THOUGHTS WHILE WAITING FOR THE BIRTH OF MY GRANDBABY
I’m sitting here on pins and needles, waiting for the phone to ring. Our son and daughter in law are expecting a baby boy and if he doesn’t show himself today, then they will induce labor early tomorrow morning. So he’s on his way!
Interspersed with my elated state are the feelings I am having while reading a new book called “The Girls Who Went Away” by Ann Fessler. It’s a really good book so far and when I finish it, I’ll write a proper review.
In the meantime, I can’t help but compare the happiness of having a baby now with how our mothers felt back then. What should have been a joyous occasion was turned into a shameful, disgraceful and gut wrenching experience for both mother and child.
One paragraph from Rickie Solinger’s book, WAKE UP LITTLE SUZIE, c1992, p.151, is imprinted on my brain forever. It’s so close to home for me. It was taken from a report by the Child Welfare League, 1939.
“The Doctor is sometimes less worried about the survival of the unmarried patient’s baby. Contrast the feeling of relief throughout the hospital when an illegitimate child is stillborn with the sorrow manifested when a much desired baby is lost. As [the social worker] points out, ‘Our culture is actually hostile to the illegitimate child whom it sees ... as a burden and as a menace to the monogamous family.’”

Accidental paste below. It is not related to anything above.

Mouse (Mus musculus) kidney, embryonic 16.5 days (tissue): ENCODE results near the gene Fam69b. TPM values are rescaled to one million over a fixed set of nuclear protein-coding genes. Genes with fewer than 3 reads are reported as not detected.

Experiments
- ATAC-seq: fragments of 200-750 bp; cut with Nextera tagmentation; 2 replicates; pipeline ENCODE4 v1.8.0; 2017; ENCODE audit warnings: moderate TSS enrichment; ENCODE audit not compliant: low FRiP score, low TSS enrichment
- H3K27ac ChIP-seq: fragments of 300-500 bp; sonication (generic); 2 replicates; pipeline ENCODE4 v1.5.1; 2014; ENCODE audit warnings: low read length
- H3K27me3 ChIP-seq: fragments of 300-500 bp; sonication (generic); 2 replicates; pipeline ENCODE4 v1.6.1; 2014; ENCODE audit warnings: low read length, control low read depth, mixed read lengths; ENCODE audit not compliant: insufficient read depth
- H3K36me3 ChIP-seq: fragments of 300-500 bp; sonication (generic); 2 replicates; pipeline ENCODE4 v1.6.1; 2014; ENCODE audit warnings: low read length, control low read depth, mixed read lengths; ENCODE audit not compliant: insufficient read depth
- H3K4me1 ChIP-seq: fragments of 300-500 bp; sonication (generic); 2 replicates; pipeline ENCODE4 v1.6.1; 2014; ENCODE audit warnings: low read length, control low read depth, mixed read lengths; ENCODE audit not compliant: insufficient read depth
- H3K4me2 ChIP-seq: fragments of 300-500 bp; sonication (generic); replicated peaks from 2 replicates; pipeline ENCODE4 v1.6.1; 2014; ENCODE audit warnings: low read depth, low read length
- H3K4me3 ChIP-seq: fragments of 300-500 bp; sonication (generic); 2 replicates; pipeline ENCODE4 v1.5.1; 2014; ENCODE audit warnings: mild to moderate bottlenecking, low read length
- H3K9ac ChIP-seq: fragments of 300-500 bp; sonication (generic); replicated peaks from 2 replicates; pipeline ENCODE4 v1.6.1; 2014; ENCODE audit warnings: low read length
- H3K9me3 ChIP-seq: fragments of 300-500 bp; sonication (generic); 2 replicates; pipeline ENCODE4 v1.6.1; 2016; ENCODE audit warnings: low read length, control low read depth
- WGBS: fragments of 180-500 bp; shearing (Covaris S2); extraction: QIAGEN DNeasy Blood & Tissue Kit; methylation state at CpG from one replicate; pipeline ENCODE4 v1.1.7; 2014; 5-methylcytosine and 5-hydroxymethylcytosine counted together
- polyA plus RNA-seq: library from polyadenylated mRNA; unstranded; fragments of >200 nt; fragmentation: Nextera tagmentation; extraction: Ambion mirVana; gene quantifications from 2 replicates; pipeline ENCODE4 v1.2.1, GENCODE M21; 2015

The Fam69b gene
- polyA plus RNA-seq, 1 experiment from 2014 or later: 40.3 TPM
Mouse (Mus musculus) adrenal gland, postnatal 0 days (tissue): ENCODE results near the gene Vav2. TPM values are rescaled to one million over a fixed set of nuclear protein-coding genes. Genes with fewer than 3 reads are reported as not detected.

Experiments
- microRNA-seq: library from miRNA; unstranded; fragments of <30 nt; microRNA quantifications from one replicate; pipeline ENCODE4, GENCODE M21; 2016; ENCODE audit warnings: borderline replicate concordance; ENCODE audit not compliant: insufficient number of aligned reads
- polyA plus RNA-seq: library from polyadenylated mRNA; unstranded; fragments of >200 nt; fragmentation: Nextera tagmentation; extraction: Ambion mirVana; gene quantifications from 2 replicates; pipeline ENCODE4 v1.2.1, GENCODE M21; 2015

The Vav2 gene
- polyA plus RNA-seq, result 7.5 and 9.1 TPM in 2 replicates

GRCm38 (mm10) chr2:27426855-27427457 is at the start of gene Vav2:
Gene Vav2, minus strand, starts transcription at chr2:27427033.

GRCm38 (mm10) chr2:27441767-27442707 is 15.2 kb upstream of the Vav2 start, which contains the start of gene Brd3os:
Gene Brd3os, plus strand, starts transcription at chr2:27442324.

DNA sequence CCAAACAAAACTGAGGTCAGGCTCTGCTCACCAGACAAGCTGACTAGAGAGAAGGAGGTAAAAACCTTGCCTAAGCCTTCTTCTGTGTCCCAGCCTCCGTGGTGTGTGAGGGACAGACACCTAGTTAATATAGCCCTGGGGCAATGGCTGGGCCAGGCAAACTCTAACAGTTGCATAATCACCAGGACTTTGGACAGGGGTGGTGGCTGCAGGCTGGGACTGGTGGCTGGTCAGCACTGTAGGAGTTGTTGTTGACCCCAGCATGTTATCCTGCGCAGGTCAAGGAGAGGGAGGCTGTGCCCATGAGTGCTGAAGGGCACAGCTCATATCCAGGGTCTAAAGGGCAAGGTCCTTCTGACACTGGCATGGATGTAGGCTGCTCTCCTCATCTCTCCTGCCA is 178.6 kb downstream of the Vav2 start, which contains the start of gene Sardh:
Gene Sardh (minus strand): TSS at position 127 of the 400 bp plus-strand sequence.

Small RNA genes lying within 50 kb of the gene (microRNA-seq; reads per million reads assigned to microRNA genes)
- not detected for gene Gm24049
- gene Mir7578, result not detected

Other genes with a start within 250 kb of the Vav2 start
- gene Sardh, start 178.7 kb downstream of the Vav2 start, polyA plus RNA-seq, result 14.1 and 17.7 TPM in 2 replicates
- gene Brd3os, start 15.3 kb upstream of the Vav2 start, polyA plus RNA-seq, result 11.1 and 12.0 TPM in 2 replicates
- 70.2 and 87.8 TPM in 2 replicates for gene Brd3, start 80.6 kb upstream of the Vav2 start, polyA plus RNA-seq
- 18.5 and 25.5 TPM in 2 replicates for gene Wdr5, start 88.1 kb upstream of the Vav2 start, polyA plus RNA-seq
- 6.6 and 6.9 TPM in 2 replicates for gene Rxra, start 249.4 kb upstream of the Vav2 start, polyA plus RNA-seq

This kind of says it all when talking about not being wanted - BY SOCIETY!
Now I move on to a most joyful event that is also burned in my memory forever - the birth of our first grandchild in 2000. We got to the hospital about 6 hours after she was born.There was our precious granddaughter Ella, lying on her mommy’s chest, nearly burrowing herself back into her mommy’s womb. Seeing that moment was an epiphany for me. Infants, NEW BORN ones, already know their mothers. It cannot be otherwise.
Yes, I understand the past. I know that in most of the last century, unwed mothers didn’t have any support from family, friends, or strangers. They didn’t have a chance! No one was on their side and so they did what they were told to do. Give away their baby. They were forced into the prevailing theory that only by giving away their baby could they have salvation. Giving away their infant was a ticket back into society.
With our adoption history that is riddled with cruelty and sadness, you would think that people today might want to make up for a past society’s wrongs. You would think that issuing birth certificates to adopted adults would be looked upon as a kindly thing to do - sort of a way to “pay back something” for the actions of another generation. Maybe a way for society to say, "Hey, we're sorry about what happened to the mothers and their children. We'd like to give them a chance to at least get to know each other now." As New Hampshire State Senator Lou D’Allesandro, himself an adoptive parent said, “It’s the right thing to do.”
But society today still believes they are right about unwed mothers. They *know* without a doubt that God’s law was broken, and they also *know* that mothers and infants must suffer for their sins. And they still believe it in the year 2006.
Isn’t this a tragedy?